African-American Males in Policy Spotlight
Low achievement, high dropout rates a persistent problem
An African-American teenager recently told William R. Hite, Jr., the incoming schools superintendent in Philadelphia, that there are more adults working in his high school who could arrest him than could help him fill out applications for college financial aid.
That story, shared recently with an audience of educators, advocates, and state and federal policymakers, punctuated an issue of increasing concern: the persistent vulnerability of black boys.
In America’s public schools, African-American males are the least likely to read on grade level, most likely to be suspended or expelled, most likely to be referred to special education, and most likely to drop out, numerous studies have shown. This bleak portrait of black boys’ chances for future success came into sharp relief as educators and advocates met in Washington to look for solutions and capitalize on the momentum created by President Barack Obama’s establishment in July of a White House initiative on the educational achievement of African-Americans. The Council of the Great City Schools, a Washington-based advocacy group for the nation’s urban school systems, and the U.S. Department of Education co-hosted a daylong national summit last month to highlight solutions to black boys’ high dropout and suspension rates, low grades and test scores, and lackluster college-going and completion rates.
“On every indicator of progress, black males are underrepresented,” said Mr. Hite, who is wrapping up his tenure as superintendent in Maryland’s Prince George’s County schools before taking the helm of Philadelphia’s schools Oct. 1. “And on every indicator that suggests a problem, black males are overrepresented.” Mr. Hite was among more than a dozen educators and scholars who spoke at the summit.
The council commissioned a series of “solutions briefs” from prominent scholars with expertise spanning from early childhood to higher education, and drafted a “blueprint” that outlines concrete policies and action steps for school districts to take to improve outcomes for black boys. Those range from creating interventions for black boys who show early signs of academic troubles and closely monitoring the rigor of instruction and content they receive to using aggressive recruitment strategies to hire more African-American males as teachers.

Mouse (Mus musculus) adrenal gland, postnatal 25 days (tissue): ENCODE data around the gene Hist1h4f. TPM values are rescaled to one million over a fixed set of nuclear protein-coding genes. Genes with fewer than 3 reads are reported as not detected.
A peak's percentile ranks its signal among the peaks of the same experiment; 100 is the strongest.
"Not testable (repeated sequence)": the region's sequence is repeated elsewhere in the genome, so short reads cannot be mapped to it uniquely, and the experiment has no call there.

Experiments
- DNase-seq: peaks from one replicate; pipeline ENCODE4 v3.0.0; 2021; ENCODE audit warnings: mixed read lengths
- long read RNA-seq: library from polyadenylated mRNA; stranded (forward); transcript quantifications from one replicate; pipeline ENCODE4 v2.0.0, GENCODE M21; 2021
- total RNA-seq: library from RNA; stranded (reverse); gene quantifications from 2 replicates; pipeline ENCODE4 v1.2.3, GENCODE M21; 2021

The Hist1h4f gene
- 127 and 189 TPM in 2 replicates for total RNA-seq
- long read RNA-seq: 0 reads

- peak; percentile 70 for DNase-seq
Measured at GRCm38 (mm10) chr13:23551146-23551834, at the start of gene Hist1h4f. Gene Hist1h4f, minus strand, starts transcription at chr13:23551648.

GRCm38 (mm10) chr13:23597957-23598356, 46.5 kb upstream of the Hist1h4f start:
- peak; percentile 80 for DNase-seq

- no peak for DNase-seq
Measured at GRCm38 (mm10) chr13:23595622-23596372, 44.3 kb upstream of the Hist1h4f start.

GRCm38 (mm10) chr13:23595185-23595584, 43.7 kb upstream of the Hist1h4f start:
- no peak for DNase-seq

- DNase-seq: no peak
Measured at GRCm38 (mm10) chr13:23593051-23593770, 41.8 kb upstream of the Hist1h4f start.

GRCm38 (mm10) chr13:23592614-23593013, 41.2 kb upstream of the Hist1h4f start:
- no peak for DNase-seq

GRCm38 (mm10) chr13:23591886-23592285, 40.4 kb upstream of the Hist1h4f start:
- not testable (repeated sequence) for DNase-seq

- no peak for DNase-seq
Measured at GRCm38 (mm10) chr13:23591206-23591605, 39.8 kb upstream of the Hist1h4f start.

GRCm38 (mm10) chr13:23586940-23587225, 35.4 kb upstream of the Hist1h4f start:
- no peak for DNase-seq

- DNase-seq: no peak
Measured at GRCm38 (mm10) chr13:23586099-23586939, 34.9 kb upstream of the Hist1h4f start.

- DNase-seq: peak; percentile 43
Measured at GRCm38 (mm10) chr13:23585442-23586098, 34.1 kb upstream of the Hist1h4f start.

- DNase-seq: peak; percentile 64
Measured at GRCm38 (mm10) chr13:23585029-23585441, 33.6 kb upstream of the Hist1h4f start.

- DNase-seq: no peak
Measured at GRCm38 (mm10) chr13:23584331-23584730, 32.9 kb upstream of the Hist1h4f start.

The plight of African-American boys in schools has, in the last decade, sparked an impassioned group of advocates to push for solutions. For example, the Coalition of Schools Educating Boys of Color—a group of educators working in both coed and single-gender schools—formed four years ago to promote a range of practices and strategies related to assessment, parents and community, curriculum and instruction, school culture, and other facets of school life that are designed to improve achievement for African-American and Latino males. The Council of the Great City Schools brought attention to the issue in 2010 when it issued a report documenting the grim educational attainment of black boys in urban schools and called for a White House summit.
The creation of the White House Initiative on Educational Excellence for African Americans earlier this summer, though, is bringing an even higher profile to the struggles of black boys, advocates say. The Congressional Black Caucus has pushed for such an effort for more than a decade, said U.S. Rep. Danny K. Davis, an Illinois Democrat.
“This has to be a national priority,” he said.
But with the presidential election just two months away, it’s not clear that the effort will even have much opportunity to get under way. The White House has not yet named an executive director. Freeman A. Hrabowski III, the president of the University of Maryland Baltimore County and the chairman of a presidential advisory commission on African-American educational opportunities, said during the Aug. 28 summit that staff members would not be selected until later this year or early next year. That timing raises questions about the initiative’s longevity if President Obama is not re-elected.
But the summit focused tightly on solutions that would not be contingent on the outcome of a presidential election. U.S. Secretary of Education Arne Duncan moderated a panel in which educators talked about strategies they are using to help black boys.
Mary Skipper, the principal of TechBoston Academy in the Dorchester section of Boston, said her school has aggressively sought out African-American male teachers to teach Advanced Placement and other high-level courses, among several other strategies.
“Having black males in front of the classroom matters,” she said. Ms. Skipper also said that simply having higher expectations for black boys is “useless” without highly effective supports for them. TechBoston uses peer tutors, small classes with multiple opportunities to do group work, and a discipline policy that uses out-of-school suspension in rare cases.
Peer mentoring is also essential, said Randolph Scott, an 18-year-old freshman at Fayetteville State University, a historically black institution in North Carolina. “To be a young black male, there is no one else who can understand me like another young black male,” he said.
Mr. Hite said breaking down school system barriers is also critical. Just six years ago, Prince George’s, where 80 percent of the enrollment is African-American, only 15 percent of the students enrolled in Advanced Placement and other high-level, college-preparatory courses were black.
“What message does that send to our young people about our expectations for them?” Mr. Hite said.
Vol. 32, Issue 03, Page 9
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